The practical consequence of all of this was expressed in the binge-drinking session. Groups of young men out on the town sink into the realm of inhibition almost like into a warm bath, casting off their knowledge of duties and obligations to others and even themselves with each successive drink; I have seen at least two men sink down into this abyss and never return from it. As inhibitions slip away, what you can do is defined almost entirely by your capabilities rather than by the ever-present burden of other people's expectations that we carry with us normally. For a man of vast self-belief this is a liberating experience. You go down into that abyss and what emerges out of the other side is, in one sense, the real you, because it is you shorn of pretence; in another sense it is not you at all, because the real us are social constructs as much as we are mere personalities.
A lot of people imagine that when groups of young men go out drinking, that their main aim is girls. Me and Derek would have said that nothing is further from the truth and we would look down on this attitude as too parochial and unimaginative. If you look at the behaviour of binge-drinking males, you will find many of them agree, for their actions seem almost calculated to repel females; certainly they repel any female who, in my estimation, is worth being with.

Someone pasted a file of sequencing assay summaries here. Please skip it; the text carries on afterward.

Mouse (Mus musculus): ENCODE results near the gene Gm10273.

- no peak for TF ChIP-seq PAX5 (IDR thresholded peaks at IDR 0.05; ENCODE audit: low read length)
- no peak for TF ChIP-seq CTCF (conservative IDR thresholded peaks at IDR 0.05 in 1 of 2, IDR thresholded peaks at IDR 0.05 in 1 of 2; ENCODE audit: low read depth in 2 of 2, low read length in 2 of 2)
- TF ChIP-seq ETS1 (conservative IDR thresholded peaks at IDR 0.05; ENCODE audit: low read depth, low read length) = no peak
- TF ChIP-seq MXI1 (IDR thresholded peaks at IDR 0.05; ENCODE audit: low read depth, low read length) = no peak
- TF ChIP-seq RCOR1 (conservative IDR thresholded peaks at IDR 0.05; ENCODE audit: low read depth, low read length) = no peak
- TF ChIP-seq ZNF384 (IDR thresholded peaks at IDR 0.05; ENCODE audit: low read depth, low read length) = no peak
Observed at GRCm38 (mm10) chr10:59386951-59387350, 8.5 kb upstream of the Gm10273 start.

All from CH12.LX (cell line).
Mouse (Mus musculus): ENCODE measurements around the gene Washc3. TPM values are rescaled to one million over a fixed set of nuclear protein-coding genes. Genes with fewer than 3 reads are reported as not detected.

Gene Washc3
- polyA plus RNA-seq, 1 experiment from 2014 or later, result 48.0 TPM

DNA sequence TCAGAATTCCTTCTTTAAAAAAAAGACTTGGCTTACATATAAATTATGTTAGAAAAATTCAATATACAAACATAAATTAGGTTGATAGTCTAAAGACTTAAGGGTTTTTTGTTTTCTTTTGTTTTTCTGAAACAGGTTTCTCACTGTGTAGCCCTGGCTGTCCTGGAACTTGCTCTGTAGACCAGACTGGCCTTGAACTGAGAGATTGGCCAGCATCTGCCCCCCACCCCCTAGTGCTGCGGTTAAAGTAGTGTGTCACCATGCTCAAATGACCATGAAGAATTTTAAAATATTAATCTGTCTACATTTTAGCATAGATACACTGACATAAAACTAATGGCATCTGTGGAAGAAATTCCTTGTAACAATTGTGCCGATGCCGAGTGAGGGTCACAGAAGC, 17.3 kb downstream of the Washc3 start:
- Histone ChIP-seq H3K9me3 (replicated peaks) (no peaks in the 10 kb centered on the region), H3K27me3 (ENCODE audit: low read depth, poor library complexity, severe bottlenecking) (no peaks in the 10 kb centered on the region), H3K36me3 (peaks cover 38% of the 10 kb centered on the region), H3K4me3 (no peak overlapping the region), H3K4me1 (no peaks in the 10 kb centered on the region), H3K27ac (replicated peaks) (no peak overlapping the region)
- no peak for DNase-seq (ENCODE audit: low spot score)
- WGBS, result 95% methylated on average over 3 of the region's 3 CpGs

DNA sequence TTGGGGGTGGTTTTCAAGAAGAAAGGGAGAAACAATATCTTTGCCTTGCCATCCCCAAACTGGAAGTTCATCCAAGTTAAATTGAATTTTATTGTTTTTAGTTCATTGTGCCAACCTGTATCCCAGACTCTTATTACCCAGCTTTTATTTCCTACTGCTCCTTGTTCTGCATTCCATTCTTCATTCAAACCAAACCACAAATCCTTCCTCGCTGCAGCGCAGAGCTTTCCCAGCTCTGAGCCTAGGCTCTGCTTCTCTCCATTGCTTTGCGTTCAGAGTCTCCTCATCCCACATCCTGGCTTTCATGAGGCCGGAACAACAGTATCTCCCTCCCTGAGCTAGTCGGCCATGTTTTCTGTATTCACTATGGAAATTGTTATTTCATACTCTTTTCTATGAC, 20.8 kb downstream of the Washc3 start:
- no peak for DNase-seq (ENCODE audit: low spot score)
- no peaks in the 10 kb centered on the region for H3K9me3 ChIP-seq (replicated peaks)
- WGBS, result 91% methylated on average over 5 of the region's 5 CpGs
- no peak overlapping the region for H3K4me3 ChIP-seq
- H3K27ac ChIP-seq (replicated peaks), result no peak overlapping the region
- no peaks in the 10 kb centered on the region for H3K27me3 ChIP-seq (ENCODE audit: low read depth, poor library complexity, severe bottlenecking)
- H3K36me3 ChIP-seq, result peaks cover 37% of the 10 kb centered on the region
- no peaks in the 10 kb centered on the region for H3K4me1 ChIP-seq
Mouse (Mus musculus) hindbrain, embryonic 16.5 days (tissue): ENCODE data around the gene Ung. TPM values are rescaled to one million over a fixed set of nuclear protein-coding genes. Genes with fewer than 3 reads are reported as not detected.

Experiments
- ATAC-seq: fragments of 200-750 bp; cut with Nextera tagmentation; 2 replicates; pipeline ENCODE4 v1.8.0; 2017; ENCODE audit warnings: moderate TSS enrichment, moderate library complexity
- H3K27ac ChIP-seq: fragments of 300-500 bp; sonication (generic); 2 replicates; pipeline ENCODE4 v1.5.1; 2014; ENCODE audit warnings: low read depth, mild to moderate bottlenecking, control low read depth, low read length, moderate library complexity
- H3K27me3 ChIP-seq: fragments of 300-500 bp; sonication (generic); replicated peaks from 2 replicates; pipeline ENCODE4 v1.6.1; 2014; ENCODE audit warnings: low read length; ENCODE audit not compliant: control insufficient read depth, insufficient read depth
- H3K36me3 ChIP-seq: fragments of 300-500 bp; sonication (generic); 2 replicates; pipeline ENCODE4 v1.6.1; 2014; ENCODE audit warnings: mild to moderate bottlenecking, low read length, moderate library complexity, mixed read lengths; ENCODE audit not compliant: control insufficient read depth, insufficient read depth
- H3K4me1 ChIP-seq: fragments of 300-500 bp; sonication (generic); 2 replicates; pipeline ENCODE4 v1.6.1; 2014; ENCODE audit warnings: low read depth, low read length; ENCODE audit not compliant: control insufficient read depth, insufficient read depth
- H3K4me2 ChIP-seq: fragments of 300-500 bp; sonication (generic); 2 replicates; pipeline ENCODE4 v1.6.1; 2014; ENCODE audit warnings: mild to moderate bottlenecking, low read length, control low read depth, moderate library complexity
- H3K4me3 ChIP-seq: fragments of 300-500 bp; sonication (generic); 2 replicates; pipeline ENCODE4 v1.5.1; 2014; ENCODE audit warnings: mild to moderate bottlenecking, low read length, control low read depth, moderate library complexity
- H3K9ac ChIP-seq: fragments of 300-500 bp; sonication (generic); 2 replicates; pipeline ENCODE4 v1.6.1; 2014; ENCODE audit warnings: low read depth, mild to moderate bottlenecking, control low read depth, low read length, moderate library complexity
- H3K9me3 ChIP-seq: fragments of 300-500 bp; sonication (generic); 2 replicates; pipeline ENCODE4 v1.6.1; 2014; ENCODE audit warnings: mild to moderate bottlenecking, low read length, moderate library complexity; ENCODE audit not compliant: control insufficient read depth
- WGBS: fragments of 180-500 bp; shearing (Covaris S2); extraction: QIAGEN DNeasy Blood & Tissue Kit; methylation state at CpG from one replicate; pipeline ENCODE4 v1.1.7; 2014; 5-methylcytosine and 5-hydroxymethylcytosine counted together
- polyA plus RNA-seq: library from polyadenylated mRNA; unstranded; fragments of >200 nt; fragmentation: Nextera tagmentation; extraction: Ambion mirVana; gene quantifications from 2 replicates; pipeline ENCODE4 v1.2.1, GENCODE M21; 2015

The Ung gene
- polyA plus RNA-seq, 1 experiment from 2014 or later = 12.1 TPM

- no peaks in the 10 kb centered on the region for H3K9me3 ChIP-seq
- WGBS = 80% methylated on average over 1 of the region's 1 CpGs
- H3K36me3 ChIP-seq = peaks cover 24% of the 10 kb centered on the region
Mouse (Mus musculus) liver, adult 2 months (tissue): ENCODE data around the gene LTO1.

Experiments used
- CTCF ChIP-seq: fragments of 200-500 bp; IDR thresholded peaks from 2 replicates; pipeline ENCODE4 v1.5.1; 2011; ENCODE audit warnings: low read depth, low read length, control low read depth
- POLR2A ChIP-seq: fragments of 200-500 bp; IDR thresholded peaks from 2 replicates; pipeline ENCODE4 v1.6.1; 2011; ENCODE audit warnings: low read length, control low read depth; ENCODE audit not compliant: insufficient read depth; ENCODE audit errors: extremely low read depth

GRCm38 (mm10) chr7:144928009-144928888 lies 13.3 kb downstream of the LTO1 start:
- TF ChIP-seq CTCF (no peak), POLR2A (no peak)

I love to lavish attention on any girl who I am sweet on and I always have done; but out on the town, I am in no position to be lavishing attention. Nor is any other man who participates in the ritual of binge-drinking. This activity is about the expression of the personal ego and pure, unfettered selfishness. It is about the exercise of charisma and will in a chaotic environment in which almost anything goes; its highest aim is the mere reinforcement of the feeling of being oneself and of social conquest.